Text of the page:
Monday Memo 2014-08-04
"When you have exhausted all possibilities, remember this — you haven't." – Thomas A. Edison
Procrastination will be your downfall
This is a tremendous graphical presentation of the challenges created by individuals involved in change. Study the graphic carefully and see where you fit. http://t.co/8WIv6eQxjl
Rethinking why we educate
Academics are necessary, but are clearly not sufficient in preparing youth and adults for a happy, productive life. Gallup and Purdue have joined forces to redefine what the real goals of education should be. They contend leading well-meaning, fulfilled, happy, productive lives should be our gauge. They have spent decades working on performance measures around this richer set of goals. While earnings are very important, the new measures being developed add to this important measure by including community service, happiness and fulfillment to the metrics we can use. If you want more information, Google Educonomy and Brandon Busteed. Also go here to see an excellent 26-minute presentation on this critical subject: http://t.co/6IIsr2fwOW.
The renaissance continues; will Oklahoma participate?
P-Tech is getting lots of press. It combines high-level academics with business-driven career and technology education to provide students with high school and postsecondary learning that leads to industry credentials, a high school diploma and an associate degree.
West Virginia has created Business Model CareerTech, in which teams of students and teachers select a product or service, design a production business to deliver the product or service and embed their academic and CareerTech instruction within the process.
Carpe Diem Learning Systems is designing a fluid, business internship-based, personalized learning environment that helps students find their passion, build their unique learning experiences and learn high-end academics and desired real-world skills.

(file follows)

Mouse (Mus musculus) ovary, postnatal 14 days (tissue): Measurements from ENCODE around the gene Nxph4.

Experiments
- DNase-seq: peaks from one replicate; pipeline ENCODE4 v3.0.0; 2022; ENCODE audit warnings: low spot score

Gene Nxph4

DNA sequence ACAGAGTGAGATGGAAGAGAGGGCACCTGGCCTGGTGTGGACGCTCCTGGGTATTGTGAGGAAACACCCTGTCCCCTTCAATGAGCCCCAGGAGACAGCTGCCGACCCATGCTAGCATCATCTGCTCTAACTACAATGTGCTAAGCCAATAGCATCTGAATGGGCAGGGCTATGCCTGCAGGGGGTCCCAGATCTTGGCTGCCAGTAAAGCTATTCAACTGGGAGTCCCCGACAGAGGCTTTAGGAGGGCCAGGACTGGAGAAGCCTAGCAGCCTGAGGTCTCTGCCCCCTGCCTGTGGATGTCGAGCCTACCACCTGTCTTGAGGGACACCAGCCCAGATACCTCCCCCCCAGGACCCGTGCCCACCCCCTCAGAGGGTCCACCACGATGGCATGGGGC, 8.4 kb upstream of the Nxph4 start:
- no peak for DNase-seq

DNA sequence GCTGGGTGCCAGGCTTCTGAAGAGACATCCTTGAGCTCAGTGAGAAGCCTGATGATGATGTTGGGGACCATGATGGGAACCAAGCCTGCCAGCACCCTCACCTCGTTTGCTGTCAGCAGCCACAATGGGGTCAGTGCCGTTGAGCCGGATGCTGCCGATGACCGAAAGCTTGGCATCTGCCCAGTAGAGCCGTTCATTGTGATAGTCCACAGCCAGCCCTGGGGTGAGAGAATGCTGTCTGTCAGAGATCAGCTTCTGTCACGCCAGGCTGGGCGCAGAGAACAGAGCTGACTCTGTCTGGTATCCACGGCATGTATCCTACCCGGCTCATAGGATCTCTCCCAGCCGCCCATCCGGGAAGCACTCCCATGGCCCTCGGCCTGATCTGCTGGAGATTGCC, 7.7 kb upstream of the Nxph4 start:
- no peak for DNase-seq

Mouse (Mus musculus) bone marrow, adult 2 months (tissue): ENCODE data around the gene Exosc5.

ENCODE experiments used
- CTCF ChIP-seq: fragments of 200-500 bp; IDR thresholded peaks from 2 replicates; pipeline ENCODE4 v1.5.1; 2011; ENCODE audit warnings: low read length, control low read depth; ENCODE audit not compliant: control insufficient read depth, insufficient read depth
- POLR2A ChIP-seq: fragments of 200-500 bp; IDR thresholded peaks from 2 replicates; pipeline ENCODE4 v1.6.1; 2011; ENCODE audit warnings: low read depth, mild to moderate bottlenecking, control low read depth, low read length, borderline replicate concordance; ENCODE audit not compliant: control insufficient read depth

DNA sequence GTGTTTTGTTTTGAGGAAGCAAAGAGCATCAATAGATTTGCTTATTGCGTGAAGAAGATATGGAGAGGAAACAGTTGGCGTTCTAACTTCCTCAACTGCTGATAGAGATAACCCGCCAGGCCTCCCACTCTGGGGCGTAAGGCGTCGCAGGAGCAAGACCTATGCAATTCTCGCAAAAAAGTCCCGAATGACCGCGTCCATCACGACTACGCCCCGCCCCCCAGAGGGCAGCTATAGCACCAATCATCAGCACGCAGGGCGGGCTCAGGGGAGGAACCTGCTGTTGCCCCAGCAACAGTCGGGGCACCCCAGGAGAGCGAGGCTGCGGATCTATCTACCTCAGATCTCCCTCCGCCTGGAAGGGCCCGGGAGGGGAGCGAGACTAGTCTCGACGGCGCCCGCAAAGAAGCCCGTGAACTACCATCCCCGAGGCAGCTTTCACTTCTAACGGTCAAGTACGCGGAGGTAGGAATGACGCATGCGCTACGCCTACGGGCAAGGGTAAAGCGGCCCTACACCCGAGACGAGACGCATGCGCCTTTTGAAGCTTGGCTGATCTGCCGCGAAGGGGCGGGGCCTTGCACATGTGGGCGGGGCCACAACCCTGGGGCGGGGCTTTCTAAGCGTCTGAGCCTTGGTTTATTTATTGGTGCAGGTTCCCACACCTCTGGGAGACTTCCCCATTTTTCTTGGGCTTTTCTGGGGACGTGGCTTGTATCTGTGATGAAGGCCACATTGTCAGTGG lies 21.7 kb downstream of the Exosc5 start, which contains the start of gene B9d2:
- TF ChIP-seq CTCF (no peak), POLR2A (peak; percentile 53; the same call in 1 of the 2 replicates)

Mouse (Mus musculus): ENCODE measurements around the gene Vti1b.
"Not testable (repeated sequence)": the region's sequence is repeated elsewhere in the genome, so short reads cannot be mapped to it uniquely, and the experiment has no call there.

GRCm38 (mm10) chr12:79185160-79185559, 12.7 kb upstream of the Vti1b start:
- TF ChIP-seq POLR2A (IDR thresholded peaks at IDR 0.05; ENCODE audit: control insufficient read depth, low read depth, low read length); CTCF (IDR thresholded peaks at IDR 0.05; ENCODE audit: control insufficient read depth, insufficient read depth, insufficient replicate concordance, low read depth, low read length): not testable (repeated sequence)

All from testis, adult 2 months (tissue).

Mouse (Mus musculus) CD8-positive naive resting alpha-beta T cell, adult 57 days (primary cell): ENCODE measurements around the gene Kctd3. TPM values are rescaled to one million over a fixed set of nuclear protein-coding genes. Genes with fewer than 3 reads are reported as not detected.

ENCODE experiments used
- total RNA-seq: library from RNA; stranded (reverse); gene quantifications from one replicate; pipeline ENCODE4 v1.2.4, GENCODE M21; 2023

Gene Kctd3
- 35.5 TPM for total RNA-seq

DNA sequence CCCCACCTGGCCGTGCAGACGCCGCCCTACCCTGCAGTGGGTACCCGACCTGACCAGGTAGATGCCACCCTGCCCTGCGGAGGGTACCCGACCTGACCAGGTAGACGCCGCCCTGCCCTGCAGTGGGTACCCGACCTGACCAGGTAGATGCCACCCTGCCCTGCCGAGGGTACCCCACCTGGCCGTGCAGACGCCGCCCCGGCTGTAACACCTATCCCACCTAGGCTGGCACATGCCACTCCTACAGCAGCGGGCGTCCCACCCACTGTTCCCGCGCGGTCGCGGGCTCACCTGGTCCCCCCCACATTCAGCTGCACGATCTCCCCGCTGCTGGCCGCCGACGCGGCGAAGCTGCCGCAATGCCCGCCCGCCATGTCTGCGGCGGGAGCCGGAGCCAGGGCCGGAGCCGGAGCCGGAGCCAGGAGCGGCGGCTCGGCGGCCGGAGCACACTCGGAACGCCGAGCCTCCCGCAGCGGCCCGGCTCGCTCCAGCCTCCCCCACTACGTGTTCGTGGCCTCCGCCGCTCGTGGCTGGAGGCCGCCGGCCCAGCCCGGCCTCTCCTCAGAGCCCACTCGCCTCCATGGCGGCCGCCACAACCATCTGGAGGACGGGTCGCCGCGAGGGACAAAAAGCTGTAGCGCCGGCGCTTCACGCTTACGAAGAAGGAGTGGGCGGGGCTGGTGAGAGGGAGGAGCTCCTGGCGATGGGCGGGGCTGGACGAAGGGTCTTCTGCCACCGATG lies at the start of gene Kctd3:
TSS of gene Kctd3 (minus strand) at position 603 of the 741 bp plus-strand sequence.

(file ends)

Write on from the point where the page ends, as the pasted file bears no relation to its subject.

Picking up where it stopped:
These are just a few examples of new CareerTech programming that is fundamentally different than most current CareerTech.
Will Oklahoma join in the quest for new, more effective and efficient programming? We know we've historically led the nation in new models, but will we do it again? Time will tell.
As I leave for another phase of life, I can assure you Oklahoma has the resources and talents needed to lead this career and technology education renaissance. Here are some critical advantages Oklahoma possesses:
- A state agency moving to performance, efficiency, continuous improvement and innovation.
- Strong tech center resources including leadership capacity, financial capabilities, strong public support and tight business ties.
- Programming embedded in common education.
- Strong potential higher education partners.
- A desire to be the best.
But Oklahoma also faces challenges:
- Past successes that reduce the desire to try new program designs.
- Clear separations between programs operated by tech centers and common schools and embedded in customized training.
- Stagnant financial support from the legislature.Decision-making that is too often focused on security and serenity, not future success.
I'm confident the Oklahoma CareerTech System will capitalize on its strengths, minimize its challenges and once again establish itself as the career and technology education go-to state.
Final Monday Memo
It is with a bit of sadness I write my final Oklahoma CareerTech Monday Memo. Next week’s communication will be from the capable hands of Marcie Mack, your new interim state director.
It has been an honor and a pleasure to work with the Oklahoma CareerTech System. Best wishes and call if you are ever in Ohio. Oh, and send pictures of the Oklahoma sky in all its sunrises, sunsets and storms. I will dearly miss this unique part of Oklahoma.
Oklahoma HOSA is on the move
Oklahoma HOSA is proud to have increased our state membership by 13 percent from last year. The 2013-2014 Oklahoma HOSA membership is 6,309 students and advisers. Three hundred and ten Oklahoma HOSA members recently attended the 37th Annual HOSA National Leadership Conference in Orlando, Florida. Oklahoma advisers were responsible for three competitive events: Forensic Medicine, Nursing Assisting, and Outstanding HOSA Chapter. Sixty-three Oklahoma chapters were represented at NLC.
Oklahoma was represented in 51 events with students/teams placing in the top 10 places. Oklahoma HOSA brought home 48 medals (gold, silver or bronze). Oklahoma also has three members who reached the Mastery Level in the Health Care Issues Exam. Samuel Moffatt, Oklahoma HOSA president, received a $2,000 scholarship from National HOSA. Two winning postsecondary teams from Kiamichi Technology Center (EMT and Public Health) received monetary awards totaling $1,500.
Congratulations to HOSA and all the great youth organizations.
Schedule for the week
This schedule is subject to change without notice:
Continuous improvement seminar in conjunction with OKACTE conference
Meeting with Jake Yunker
Senior leadership meeting
Presentation – Edmond Chamber of Commerce Meeting with Chuck Mills and Tim Burg
General office work
See you around!